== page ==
Lockheed unveiled its secret prototype of the advanced tactical fighter Wednesday at Palmdale, disclosing significant design differences from a competing Northrop version of the future Air Force warplane.
The two Southern California military aircraft producers are battling for Air Force contracts potentially worth $80 billion for 750 aircraft over decades and Navy contracts worth $40 billion for 450 aircraft.
The massive aircraft program, however, faces long delays as Congress attempts to cut defense spending.
Lockheed and its team, consisting of Boeing, General Dynamics and dozens of subcontractors, have spent an estimated $1.1 billion to design and produce two aircraft in the competition. The Air Force has funded $818 million of that amount, and the balance was invested by the companies.
Inside Lockheed’s massive Palmdale hangar Wednesday, a tall blue curtain was pulled back to reveal the aircraft that until now has been classified. It is expected to make its maiden flight within the next several weeks.
The Lockheed aircraft, designated the YF-22, features a somewhat shorter fuselage than Northrop’s, a slightly smaller wing, twice the number of horizontal and vertical stabilizers and very large conventional jet engine inlets.
The combination suggests that Lockheed has adopted a competition philosophy that emphasizes maneuvering and dogfighting capability whereas Northrop has put greater emphasis on sheer speed and stealth, in some respects resembling an interceptor aircraft more than a fighter.
“We have stressed a balance between stealth and high agility,” Lockheed Chairman Daniel Tellep said in an interview after the roll out ceremony.
Tellep said the Lockheed plane will fly without limitation in its so-called angle of attack, the angle at which the aircraft can move through the air flow and a significant indication of its maneuvering capability.
“It is a very significant breakthrough, because you need agility even with all the modern weapons systems,” he added.
The ATF will replace the Air Force’s existing F-15 fighter, which began flying in 1972 and will be nearly 30 years old before the ATF enters the operational inventory.
Tellep said it was “imperative” to advance the ATF program to its full-scale development stage next year, but key congressional panels have recently cut all funding for full-scale work.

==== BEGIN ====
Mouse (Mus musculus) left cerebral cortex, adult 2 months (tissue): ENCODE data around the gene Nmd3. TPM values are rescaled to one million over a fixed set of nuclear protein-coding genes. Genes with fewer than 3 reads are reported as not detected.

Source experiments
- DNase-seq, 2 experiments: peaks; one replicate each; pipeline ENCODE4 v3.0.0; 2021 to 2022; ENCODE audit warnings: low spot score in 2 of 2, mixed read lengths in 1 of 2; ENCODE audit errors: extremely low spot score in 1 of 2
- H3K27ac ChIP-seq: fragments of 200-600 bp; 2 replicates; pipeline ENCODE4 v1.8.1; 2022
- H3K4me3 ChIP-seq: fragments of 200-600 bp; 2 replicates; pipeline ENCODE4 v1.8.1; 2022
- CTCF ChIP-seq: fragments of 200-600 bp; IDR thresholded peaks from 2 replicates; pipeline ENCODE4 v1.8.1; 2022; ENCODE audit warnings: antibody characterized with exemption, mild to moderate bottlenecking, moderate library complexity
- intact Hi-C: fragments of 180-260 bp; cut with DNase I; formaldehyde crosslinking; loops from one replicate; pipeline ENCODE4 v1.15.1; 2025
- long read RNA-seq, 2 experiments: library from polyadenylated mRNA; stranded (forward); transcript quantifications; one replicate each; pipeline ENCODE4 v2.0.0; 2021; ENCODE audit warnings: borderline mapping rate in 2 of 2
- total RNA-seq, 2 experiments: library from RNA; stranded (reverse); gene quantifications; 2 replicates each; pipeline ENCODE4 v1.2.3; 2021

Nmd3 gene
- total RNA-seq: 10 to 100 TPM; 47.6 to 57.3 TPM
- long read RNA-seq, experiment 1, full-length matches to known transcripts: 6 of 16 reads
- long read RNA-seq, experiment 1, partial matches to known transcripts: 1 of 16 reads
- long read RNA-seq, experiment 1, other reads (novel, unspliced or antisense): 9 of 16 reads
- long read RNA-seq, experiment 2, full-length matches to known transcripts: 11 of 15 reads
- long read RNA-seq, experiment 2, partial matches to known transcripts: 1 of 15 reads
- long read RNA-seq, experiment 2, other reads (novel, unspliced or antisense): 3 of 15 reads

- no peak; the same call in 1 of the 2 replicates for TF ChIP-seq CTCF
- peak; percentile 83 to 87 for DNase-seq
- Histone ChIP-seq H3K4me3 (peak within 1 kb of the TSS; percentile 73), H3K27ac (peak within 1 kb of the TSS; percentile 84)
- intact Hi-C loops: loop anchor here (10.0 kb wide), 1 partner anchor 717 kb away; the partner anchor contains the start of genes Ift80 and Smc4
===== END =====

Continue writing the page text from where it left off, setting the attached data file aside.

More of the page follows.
Tellep invoked an emotional appeal for the weapon, saying: “Youngsters entering their teens today will be the pilots protecting U.S. interests . . . a decade from now. Their skill and valor must be supported with . . . the advanced tactical fighter.”
Upbeat Lockheed executives said Wednesday that they believed that they have some advantages over Northrop, even before the competitive flight testing of the two aircraft begins. Northrop’s YF-23 prototype flew for the first time Monday. An informal motto of Northrop engineers in recent years had become, “Fly first and win.”
Tellep, while congratulating Northrop for its flight, added that “it is not he who flies first, it is he who flies best.”
The Lockheed YF-22 fuselage measures 64 feet 2 inches, versus 67.4 feet for the Northrop plane.
Aside from looks, the additional three feet could indicate that the Northrop aircraft is heavier than the Lockheed aircraft. The actual weights of the two aircraft have not been released.
The Lockheed wing spans 43 feet, virtually identical to the Northrop wing. The wing span was dictated largely by the Air Force’s desire to utilize existing aircraft parking shelters in Europe, according to Lockheed Vice President Sherman N. Mullin.
The Northrop aircraft has two aft stabilizers, while the Lockheed aircraft has twin vertical and twin horizontal stabilizers. One observer at the event Wednesday said that the greater number of control surfaces on the Lockheed aircraft would indicate a greater emphasis on maneuverability.
Another significant difference between the two aircraft is that Lockheed YF-22 aircraft will have thrust vectoring of its two jet engines, which further enhances maneuverability. Lockheed elected to position its engines close to the fuselage, while the Northrop engines are molded into the wing.